Belgium through the eyes of a Latvian

The busy traffic, cancer rates, sporty people and the small size of Belgian beers: these are some of the things that struck Latvia's Rita Garnizone most on her first visits to Belgium: "What's up with the small beer? I still have not got used to the 'kids beer size' as I call it!" This the last report in our series about Flandersnews readers from abroad!
Rita: "In Belgium there is no such thing as remote"

"My once-upon-a-time story is a Latvian one. That is where I come from and that is where I am currently based. I live in a small town called Sigulda. However, English is my working language and that of my personal life. And this is where Belgium comes in. My connection to Belgium is love - I fell in love with a Flemish speaking Belgian. As simple as that.

Long-distance relation

"We met on a holiday in Bratislava. A few months later we went on a trip to Germany and by the end of the trip we were a couple. So being in a distance relationship I went to visit my boyfriend in his home country - Belgium. It was my first time there. That was a year ago. Since then every time I go to Belgium we go on weekend trips to different towns around the country.

"I thought I had seen traffic jams - was I wrong!"

"What struck me in Belgium was the number of cars on the roads, hence the traffic jams. That came as quite a surprise to me - I thought I had seen traffic jams - oh, was I wrong!

In remote areas in Latvia you can drive for an hour without a passing car while in Belgium there’s no such thing as remote - one town ends, the next begins. I guess I feel like we have more breathing space (with our 10 acres around each house).

Cancer rates: could woods make a difference?

"I was also shocked by how common cancer is in Belgium. I guess it goes hand in hand with the pollution caused by the same cars blocking the roads.

I wonder if having as much nature - the woods, our oxygen generators - as we have in Latvia would make any difference. But then again, we only have 2 million people with 2 times more land than you do so go figure.

(Belgium's population density is over 10-fold that of Latvia's: 370 inhabitants per square kilometre compared to some 30. Latvia has 2.067 million inhabitants and covers a surface of 64.6 thousand square kilometres, compared to Belgium's 11 million inhabitants for 30.5 thousand square kilometres; both are relatively small countries compared to, for example, England which has double the size of Latvia and 53 million inhabitants, red).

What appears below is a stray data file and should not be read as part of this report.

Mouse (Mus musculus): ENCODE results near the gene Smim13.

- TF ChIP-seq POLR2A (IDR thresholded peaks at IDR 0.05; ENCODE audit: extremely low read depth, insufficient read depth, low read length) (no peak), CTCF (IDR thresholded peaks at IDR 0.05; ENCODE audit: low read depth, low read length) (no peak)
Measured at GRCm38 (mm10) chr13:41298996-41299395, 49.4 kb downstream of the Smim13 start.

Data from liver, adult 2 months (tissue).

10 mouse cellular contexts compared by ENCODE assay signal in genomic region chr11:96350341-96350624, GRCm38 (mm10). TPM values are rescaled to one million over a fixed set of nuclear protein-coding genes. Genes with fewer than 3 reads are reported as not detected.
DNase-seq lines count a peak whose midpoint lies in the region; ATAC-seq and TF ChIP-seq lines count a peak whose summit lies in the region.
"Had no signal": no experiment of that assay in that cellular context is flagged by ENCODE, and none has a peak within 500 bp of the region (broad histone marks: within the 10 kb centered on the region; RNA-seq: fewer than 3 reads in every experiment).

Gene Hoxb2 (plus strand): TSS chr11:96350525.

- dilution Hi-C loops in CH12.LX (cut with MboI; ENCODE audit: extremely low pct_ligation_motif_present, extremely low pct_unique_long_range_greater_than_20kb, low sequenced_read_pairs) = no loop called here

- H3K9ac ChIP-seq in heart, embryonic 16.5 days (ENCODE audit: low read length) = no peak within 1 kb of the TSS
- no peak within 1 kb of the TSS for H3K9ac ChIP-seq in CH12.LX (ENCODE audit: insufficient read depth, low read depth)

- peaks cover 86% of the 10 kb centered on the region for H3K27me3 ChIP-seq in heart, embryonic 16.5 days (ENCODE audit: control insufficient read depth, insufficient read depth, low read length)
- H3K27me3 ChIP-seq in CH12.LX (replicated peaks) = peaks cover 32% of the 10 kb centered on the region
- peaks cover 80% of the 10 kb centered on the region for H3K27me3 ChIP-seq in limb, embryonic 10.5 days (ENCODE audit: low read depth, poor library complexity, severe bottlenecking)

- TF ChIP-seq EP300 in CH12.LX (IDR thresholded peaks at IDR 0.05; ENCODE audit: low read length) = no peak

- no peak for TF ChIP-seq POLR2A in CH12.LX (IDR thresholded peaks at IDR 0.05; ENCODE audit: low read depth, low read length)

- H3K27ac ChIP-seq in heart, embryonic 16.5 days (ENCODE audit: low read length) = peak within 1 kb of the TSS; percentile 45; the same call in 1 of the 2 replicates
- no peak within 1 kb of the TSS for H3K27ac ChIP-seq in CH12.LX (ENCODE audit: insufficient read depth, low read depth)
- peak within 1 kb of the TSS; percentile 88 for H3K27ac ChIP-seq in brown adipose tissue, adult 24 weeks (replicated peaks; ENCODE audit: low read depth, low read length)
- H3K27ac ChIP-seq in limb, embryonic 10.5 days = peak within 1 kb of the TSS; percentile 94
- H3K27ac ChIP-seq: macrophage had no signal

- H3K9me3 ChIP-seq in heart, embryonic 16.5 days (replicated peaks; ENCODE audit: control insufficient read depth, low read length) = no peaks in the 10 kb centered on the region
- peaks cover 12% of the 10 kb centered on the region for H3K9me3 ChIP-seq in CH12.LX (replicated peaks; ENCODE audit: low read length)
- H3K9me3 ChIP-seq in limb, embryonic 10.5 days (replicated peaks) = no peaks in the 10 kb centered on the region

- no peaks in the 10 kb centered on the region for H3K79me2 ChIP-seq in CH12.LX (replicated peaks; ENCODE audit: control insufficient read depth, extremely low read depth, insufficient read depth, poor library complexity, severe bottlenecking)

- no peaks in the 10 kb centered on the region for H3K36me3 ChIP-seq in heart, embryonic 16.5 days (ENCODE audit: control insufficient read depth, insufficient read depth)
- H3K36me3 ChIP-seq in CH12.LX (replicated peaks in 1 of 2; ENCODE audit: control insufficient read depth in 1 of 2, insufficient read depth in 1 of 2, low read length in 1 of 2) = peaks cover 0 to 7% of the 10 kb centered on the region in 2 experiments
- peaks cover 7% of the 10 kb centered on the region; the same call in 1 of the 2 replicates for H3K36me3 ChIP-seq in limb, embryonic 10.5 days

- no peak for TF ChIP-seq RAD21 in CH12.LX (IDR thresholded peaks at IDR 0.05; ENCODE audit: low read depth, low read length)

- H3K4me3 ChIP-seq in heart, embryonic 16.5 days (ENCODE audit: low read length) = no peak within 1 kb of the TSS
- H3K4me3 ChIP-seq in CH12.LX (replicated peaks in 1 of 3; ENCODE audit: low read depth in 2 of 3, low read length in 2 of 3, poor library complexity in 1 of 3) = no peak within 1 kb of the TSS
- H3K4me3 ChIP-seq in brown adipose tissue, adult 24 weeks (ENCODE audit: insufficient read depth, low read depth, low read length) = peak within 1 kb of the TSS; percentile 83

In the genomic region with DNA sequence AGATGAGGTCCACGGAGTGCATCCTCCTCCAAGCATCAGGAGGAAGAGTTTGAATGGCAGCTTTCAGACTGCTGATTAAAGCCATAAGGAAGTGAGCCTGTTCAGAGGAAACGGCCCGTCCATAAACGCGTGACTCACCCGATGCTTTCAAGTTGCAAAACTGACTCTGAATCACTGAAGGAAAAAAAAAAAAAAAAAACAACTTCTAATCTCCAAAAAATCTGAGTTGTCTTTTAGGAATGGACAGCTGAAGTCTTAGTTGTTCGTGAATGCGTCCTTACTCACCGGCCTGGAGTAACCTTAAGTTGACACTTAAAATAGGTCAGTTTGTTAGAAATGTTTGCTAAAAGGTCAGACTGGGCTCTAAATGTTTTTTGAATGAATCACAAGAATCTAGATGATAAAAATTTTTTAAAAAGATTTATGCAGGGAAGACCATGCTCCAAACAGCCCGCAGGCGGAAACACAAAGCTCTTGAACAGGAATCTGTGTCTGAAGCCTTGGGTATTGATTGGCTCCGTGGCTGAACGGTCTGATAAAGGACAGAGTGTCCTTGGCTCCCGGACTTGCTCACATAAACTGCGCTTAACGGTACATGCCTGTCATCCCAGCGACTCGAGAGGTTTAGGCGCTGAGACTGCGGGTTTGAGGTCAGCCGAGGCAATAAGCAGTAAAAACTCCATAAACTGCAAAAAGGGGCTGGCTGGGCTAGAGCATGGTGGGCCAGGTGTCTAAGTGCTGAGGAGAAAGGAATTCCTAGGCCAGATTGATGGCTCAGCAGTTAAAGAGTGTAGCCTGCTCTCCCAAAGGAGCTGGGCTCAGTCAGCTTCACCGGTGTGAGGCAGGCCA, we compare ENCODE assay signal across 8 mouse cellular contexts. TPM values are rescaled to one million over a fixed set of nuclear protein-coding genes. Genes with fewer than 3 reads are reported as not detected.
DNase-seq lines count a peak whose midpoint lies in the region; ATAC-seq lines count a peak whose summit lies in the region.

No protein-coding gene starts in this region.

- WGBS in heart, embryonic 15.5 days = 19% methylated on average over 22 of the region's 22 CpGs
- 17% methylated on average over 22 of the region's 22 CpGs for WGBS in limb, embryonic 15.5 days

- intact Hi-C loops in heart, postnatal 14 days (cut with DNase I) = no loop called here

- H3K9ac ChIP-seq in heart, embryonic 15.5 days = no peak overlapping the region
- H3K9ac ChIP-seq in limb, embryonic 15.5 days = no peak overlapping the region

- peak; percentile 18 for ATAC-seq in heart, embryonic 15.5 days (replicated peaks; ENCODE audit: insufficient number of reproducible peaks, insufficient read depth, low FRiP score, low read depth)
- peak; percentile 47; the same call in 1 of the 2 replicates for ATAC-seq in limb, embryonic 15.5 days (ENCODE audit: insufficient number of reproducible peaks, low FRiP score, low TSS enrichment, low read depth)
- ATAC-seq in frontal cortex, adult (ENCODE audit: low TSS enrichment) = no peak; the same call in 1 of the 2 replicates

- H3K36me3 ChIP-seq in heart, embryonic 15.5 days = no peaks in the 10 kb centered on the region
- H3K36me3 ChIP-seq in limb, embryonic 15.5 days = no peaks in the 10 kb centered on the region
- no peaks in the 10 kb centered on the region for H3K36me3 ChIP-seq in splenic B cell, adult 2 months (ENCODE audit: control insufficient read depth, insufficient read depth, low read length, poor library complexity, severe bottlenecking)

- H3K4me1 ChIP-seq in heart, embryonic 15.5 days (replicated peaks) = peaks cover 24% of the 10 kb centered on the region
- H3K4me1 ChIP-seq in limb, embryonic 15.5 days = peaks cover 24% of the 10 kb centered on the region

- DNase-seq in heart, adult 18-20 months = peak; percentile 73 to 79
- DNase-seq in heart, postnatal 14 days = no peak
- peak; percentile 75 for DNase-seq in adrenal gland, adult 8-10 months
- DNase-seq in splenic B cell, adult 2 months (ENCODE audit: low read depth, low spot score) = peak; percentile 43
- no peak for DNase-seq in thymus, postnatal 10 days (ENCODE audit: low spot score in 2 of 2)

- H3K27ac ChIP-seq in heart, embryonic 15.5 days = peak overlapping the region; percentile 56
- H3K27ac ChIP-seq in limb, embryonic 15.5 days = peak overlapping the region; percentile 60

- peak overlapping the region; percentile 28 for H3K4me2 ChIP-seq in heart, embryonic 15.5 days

Sporty Belgians

"On the other hand I was pleasantly surprised by how sporty Belgians are. Everyone is exercising: running, cycling...

Here in Latvia healthy lifestyle in terms of sports is only starting to take shape with younger generations while in Belgium it seems already deeply rooted - kudos! (Belgium is not doing as well as one would think at first; more people should be moving and taking up physical exercise, experts say, and many Belgian citizens have a Body Mass Index that is too high; the average BMI is now at 25.4 and nearly 50 per cent of the adults is battling overweight, red)

"What's up with the small beer?"

"Another one of my experiences was beer - what’s up with the small beer?! I still have not got used to the ‘kids’ size beer’ as I call it - I come from a country of 0.5 litre glasses. And man, you love your chocolates! Chocolate here, chocolate there, chocolate everywhere!
 

"My ultimate goal is to move to Belgium and study Dutch"

"I only started reading this news site recently so I have not developed specific news reading patterns for flandersnews.be yet. I am definitely picky so I will go through all the headlines but only read the pieces that catch my eye. I used to work for a news agency so I know how important it is to give your piece a catchy headline.

I am a translator so I read the news in English for the language (of course) - to pick up new expressions. I also prefer journalistic style over fiction in general. But most importantly, I see this site as a kind of a cultural connection to Belgium and as my way of getting to know the present Flanders. As my goal ultimately is to move to Belgium and study Dutch.